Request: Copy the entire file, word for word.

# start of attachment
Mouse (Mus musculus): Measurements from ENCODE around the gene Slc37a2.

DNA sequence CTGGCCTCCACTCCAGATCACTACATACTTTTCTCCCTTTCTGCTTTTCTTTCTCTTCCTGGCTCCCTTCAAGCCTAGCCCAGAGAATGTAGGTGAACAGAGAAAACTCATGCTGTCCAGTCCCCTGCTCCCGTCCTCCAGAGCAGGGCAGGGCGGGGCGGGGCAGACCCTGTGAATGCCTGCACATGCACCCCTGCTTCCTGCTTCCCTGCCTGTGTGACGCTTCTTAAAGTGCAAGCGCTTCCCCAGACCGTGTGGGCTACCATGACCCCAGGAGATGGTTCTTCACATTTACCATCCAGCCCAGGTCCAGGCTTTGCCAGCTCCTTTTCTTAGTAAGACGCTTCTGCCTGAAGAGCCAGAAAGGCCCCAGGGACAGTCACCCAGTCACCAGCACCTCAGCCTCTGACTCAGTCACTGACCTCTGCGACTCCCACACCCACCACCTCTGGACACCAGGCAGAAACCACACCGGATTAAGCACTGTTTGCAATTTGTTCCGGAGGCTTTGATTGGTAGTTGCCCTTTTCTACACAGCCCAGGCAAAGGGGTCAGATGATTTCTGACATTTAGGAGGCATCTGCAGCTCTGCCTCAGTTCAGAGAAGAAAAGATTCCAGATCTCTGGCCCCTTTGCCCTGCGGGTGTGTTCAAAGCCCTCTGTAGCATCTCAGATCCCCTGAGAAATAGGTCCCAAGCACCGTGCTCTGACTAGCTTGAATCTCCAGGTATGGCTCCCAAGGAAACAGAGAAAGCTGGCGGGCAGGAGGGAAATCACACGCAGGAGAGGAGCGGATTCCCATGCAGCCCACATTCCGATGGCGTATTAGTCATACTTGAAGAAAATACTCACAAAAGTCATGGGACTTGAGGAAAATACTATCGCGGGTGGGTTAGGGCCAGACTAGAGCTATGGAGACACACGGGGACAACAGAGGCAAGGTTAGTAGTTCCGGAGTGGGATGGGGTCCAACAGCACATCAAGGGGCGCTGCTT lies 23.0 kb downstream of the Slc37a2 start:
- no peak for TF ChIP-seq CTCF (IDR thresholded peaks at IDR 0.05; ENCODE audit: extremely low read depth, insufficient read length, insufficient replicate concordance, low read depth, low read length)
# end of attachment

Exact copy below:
Mouse (Mus musculus): Measurements from ENCODE around the gene Slc37a2.

DNA sequence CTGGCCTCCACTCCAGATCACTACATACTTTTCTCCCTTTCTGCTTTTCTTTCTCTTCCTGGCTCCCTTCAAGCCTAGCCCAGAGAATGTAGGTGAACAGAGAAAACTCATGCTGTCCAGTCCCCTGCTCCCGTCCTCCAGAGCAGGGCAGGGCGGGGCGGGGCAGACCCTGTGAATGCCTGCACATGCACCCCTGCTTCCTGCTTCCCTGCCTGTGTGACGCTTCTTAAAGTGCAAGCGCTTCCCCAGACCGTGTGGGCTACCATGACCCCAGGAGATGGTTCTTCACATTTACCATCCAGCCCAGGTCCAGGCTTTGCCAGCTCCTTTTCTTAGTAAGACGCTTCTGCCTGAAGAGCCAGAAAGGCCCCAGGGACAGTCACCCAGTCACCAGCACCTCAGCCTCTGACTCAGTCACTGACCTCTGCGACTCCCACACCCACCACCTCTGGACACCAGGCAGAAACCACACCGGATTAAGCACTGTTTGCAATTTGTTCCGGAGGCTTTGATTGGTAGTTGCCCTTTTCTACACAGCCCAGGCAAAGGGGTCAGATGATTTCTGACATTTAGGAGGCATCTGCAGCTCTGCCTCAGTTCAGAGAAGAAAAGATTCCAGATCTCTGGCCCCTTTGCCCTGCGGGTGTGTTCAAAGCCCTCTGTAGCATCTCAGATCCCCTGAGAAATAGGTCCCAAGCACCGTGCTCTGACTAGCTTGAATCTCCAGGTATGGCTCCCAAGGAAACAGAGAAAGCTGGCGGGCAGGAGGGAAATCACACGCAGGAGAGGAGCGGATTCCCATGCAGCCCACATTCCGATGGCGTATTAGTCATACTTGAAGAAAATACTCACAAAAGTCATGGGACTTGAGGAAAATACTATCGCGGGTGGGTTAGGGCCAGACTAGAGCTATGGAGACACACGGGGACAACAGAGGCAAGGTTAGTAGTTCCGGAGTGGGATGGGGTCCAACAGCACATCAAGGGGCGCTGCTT lies 23.0 kb downstream of the Slc37a2 start:
- no peak for TF ChIP-seq CTCF (IDR thresholded peaks at IDR 0.05; ENCODE audit: extremely low read depth, insufficient read length, insufficient replicate concordance, low read depth, low read length)